Ask any real estate professional and he or she will probably tell you that buying patterns tend to be somewhat cyclical. Be it single families or condominiums, urban or rural, the preferences of the median buyer are forever evolving. According to Realtor/broker Betsy Merry of MerryFox Realty, Salem is currently experiencing an exciting trend of its own: the resurgence of the classic, turn-of-the-century grand residence.
“Recent sales in the McIntire District especially suggest a new energy here,” says Merry. “In the last four to six months, we’ve seen a flurry of activity around our most prestigious, historic dwellings. A number of our most current sales have happened within just a couple of days of their posting. Some have even garnered multiple offers. It is an exciting time.”
While Merry believes that this burst of movement in real estate is widespread, thanks to an upswing in the stock market and the overall economy, she does feel that Salem has a uniqueness that simply draws people in.
“People are attracted to the vibrancy of city living, yet it can often be overwhelming. Salem offers an urbanization that is unique because it still has that ‘hometown’ appeal. We are seeing buyers coming from as far away as Washington, D.C.; Seattle and Hawaii who are very intrigued by the scale of these homes, the history attached to them and by the accessibility to Boston. Whether the home requires renovations or is move-in ready, these folks see a real value here.”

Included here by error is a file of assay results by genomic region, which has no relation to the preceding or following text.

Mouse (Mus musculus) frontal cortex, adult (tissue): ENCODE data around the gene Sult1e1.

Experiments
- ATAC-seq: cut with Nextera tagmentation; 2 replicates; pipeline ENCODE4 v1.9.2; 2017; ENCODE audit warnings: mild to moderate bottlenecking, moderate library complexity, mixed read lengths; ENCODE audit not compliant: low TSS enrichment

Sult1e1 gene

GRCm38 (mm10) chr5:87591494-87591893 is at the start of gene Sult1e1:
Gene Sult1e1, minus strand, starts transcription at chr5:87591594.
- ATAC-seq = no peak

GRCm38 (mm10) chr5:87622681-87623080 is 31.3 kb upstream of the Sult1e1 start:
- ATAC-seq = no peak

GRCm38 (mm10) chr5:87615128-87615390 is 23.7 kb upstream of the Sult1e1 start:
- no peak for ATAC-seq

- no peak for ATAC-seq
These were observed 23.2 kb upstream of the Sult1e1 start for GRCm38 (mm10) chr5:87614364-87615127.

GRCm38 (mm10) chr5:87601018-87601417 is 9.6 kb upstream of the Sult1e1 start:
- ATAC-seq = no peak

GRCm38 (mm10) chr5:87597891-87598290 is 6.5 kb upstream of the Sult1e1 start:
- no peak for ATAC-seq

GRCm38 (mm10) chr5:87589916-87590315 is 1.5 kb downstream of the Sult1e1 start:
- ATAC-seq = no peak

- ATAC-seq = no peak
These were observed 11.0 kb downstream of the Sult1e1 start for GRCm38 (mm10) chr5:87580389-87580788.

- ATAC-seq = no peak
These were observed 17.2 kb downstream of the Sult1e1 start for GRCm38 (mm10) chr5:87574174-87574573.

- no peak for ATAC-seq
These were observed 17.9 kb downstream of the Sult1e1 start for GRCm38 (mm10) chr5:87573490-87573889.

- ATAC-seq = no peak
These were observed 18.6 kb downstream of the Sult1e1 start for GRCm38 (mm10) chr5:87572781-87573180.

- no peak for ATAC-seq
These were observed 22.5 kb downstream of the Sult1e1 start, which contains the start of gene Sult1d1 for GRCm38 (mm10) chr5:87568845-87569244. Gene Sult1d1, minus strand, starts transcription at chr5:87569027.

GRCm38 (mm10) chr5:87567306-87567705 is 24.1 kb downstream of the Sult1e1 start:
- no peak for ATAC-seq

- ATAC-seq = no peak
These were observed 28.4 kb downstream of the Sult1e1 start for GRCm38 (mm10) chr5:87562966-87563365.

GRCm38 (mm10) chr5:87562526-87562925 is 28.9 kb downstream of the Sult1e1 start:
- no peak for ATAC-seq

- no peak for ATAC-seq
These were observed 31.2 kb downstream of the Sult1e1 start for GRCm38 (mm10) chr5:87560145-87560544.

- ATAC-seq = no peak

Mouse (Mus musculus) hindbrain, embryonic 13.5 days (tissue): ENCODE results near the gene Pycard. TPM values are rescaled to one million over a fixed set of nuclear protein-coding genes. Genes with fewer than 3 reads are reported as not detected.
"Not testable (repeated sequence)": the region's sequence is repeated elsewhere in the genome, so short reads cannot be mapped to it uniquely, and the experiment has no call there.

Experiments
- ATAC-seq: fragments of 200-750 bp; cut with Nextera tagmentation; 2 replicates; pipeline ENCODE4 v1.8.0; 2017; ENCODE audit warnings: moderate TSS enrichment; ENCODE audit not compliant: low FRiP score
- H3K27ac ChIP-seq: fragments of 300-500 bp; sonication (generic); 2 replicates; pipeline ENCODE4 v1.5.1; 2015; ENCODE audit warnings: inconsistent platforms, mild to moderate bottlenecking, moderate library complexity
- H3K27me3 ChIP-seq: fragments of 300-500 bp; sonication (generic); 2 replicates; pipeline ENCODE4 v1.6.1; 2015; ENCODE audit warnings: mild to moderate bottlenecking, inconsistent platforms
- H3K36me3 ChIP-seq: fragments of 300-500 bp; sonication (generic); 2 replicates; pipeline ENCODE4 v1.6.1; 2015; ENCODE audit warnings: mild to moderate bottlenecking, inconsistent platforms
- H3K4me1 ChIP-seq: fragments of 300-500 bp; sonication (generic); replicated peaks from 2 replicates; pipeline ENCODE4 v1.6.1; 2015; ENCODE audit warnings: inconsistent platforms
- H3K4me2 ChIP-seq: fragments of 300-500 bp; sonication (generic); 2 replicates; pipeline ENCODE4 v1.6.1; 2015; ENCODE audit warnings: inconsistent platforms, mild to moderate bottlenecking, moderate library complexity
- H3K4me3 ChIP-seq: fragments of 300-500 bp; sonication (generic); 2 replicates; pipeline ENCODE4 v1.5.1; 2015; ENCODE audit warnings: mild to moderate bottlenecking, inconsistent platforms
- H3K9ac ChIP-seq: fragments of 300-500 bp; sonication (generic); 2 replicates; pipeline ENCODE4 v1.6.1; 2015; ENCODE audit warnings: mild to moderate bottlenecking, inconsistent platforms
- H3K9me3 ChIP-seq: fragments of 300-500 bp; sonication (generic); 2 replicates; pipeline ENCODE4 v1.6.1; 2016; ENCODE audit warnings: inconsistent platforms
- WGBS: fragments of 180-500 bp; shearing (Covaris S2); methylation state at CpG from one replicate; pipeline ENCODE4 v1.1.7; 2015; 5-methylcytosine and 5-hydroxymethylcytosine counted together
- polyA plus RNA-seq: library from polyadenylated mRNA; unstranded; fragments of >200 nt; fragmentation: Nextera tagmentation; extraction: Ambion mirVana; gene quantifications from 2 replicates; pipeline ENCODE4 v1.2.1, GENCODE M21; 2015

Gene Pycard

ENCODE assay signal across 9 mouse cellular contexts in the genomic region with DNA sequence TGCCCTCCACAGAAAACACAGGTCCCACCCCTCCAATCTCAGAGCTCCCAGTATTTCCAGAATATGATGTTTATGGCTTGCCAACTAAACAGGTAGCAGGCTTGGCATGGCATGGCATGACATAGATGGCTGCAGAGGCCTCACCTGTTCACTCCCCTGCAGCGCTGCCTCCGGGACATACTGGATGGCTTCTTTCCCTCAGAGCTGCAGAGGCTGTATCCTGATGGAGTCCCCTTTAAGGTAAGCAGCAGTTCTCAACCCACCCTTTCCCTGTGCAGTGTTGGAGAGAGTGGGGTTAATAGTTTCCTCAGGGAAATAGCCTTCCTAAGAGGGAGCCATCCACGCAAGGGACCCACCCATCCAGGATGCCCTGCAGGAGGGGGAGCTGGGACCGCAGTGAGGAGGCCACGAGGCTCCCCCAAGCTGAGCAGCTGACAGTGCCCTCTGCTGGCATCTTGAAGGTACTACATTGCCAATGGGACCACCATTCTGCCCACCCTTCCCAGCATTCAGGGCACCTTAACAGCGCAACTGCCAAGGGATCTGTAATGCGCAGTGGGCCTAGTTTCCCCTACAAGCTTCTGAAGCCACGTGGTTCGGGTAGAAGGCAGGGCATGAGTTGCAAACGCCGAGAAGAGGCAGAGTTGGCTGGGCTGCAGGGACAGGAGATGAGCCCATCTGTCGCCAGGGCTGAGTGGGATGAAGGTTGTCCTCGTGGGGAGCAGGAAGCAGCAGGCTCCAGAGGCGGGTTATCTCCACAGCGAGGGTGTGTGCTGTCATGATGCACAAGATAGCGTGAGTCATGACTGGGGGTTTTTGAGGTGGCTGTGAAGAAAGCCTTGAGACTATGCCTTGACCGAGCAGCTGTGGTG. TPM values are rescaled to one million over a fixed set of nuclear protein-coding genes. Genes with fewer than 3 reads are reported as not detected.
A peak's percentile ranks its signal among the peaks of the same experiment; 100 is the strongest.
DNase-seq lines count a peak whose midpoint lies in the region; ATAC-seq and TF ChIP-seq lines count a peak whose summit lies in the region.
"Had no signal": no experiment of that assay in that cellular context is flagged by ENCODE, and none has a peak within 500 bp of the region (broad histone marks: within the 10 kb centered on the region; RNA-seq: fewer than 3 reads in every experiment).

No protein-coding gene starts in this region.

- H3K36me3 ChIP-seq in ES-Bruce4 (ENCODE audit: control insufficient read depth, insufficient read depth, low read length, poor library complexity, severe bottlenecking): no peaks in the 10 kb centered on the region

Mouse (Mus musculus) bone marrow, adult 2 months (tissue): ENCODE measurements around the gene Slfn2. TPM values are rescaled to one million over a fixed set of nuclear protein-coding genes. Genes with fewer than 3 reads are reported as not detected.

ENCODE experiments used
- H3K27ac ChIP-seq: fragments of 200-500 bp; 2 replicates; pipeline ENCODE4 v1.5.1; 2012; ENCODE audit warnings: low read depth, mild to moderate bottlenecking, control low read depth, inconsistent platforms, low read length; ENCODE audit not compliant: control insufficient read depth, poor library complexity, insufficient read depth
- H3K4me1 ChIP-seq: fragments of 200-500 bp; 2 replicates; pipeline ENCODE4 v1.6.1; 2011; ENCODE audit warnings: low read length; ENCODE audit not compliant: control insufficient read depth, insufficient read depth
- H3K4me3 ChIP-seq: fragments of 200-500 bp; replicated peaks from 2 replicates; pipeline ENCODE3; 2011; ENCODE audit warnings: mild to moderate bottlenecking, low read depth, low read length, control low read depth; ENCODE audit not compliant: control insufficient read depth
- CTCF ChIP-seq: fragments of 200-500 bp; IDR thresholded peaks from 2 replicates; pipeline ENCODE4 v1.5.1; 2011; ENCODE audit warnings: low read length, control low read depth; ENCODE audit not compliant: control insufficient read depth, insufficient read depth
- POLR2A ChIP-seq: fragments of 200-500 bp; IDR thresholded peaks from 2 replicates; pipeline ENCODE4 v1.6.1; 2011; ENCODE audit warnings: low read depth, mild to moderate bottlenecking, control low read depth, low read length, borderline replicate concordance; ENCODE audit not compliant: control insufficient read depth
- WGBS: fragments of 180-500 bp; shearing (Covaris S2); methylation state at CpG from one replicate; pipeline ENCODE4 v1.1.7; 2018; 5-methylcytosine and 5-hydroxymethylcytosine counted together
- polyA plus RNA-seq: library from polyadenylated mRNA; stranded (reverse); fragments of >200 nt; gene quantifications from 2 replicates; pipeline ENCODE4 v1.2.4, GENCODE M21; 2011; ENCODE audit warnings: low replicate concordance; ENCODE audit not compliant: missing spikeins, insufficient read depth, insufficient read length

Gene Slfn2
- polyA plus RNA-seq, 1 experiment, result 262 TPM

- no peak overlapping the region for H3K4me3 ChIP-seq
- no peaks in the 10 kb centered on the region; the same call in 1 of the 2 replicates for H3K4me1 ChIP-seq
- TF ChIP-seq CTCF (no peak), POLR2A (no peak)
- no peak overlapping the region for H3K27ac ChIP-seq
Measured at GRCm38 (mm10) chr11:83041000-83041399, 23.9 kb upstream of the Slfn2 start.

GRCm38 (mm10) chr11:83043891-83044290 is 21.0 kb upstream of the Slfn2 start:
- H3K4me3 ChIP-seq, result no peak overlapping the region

Though just a small sampling, three recent sales by MerryFox serve as perfect examples of this current revelation. The William Pickering Residence, circa 1735, at 343 Essex St. was sold within two days after having been surrounded by a flood of interest. Just up the road at 329 Essex St., the Putnam-Balch mansion, circa 1871 (now known as Greymoor), is a grand second empire home that sold within two weeks after receiving dueling offers. Newly under agreement, 23 Chestnut St. awaits its new owners from D.C., who plan to refurbish and modernize.